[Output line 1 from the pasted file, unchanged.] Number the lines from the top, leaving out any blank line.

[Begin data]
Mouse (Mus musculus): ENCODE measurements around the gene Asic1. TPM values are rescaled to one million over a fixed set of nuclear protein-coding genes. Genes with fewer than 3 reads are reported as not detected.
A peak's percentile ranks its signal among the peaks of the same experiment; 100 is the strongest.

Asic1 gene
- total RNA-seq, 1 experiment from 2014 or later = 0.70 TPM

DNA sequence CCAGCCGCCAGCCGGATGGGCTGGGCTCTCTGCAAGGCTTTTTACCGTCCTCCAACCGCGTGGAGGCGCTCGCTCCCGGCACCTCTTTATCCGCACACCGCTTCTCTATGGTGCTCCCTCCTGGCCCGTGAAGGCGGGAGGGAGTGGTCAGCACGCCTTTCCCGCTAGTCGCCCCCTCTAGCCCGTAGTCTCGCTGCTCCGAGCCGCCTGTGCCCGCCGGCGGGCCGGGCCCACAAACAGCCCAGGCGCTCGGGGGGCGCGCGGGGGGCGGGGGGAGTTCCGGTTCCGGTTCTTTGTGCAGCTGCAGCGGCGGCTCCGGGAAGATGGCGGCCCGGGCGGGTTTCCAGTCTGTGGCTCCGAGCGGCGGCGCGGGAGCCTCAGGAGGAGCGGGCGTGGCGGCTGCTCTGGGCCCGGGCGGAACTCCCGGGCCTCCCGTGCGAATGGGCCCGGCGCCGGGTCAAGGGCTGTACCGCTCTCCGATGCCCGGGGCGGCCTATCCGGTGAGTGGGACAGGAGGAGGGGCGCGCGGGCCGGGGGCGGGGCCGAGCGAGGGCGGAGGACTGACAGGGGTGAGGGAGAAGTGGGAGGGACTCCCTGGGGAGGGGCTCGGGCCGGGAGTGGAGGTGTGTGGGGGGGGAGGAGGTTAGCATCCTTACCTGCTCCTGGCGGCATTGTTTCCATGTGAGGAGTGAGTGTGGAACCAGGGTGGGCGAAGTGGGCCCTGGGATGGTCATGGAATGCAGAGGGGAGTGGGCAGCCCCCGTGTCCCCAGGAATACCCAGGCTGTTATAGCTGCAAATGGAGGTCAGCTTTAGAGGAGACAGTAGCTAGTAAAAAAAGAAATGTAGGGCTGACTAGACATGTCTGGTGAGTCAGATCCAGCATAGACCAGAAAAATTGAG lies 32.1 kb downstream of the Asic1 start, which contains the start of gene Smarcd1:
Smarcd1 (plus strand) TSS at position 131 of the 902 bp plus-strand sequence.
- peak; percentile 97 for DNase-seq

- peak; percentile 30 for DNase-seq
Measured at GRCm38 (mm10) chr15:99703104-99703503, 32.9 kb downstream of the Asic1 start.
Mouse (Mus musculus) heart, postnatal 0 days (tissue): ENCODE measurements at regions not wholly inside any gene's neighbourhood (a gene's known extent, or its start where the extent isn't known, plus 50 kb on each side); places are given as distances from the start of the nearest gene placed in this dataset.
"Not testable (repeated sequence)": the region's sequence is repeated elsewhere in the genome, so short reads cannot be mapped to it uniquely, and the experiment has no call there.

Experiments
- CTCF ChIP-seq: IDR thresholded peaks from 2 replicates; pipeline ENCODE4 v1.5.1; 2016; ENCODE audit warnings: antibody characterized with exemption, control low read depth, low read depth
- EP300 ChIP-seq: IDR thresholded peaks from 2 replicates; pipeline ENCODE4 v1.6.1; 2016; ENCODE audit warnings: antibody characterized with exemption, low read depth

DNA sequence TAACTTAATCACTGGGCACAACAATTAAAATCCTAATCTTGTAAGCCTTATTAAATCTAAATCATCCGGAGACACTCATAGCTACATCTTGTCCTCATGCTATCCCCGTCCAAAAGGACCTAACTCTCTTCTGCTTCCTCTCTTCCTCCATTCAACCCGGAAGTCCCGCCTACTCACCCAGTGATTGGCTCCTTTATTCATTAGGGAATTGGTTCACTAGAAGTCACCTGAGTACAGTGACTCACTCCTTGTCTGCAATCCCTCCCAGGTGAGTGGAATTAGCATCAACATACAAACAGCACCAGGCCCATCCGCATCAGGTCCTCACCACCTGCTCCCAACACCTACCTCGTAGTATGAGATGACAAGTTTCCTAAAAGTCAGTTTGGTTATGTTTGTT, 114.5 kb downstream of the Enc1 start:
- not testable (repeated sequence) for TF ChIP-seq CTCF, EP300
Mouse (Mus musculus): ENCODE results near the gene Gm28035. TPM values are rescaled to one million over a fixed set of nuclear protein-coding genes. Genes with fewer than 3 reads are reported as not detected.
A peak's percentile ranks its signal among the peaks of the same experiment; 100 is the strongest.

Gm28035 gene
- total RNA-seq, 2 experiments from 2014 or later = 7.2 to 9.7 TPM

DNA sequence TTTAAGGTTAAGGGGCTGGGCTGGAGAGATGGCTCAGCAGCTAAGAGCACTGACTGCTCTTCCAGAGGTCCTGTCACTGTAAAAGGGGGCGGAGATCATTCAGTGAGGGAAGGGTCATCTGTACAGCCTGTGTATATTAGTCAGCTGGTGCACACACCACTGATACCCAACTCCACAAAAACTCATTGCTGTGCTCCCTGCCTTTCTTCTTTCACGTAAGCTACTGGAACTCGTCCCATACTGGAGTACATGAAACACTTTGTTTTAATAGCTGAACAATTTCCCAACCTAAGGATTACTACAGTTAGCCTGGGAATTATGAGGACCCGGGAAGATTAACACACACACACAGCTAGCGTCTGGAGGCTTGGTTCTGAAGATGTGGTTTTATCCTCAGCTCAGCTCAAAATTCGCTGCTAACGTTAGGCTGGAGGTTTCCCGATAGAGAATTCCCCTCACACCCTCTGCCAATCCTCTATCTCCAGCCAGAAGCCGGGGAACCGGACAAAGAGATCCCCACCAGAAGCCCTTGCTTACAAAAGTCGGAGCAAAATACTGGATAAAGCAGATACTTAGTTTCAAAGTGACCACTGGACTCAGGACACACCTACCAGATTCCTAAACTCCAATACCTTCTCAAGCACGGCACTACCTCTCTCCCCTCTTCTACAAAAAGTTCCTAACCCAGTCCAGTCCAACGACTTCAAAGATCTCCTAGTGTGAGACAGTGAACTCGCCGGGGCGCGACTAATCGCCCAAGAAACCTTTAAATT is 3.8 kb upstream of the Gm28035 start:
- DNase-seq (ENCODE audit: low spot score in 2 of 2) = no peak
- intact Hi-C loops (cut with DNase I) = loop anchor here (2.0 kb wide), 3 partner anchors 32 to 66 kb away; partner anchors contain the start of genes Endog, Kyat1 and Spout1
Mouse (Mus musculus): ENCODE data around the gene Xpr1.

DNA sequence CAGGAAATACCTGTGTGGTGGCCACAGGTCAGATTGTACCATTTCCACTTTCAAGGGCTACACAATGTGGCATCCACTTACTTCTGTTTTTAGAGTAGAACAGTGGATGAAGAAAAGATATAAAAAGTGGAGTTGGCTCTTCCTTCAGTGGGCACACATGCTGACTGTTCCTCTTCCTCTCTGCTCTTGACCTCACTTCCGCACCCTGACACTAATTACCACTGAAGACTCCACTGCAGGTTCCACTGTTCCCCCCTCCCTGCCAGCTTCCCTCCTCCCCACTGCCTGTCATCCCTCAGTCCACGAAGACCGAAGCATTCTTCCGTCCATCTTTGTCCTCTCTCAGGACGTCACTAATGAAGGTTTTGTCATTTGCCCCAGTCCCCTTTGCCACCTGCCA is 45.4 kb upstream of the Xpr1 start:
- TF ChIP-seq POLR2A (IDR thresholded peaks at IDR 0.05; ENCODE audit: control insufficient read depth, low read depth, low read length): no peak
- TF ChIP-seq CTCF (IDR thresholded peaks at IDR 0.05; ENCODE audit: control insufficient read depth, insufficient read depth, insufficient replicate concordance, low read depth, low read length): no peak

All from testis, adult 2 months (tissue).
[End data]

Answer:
Mouse (Mus musculus): ENCODE measurements around the gene Asic1. TPM values are rescaled to one million over a fixed set of nuclear protein-coding genes. Genes with fewer than 3 reads are reported as not detected.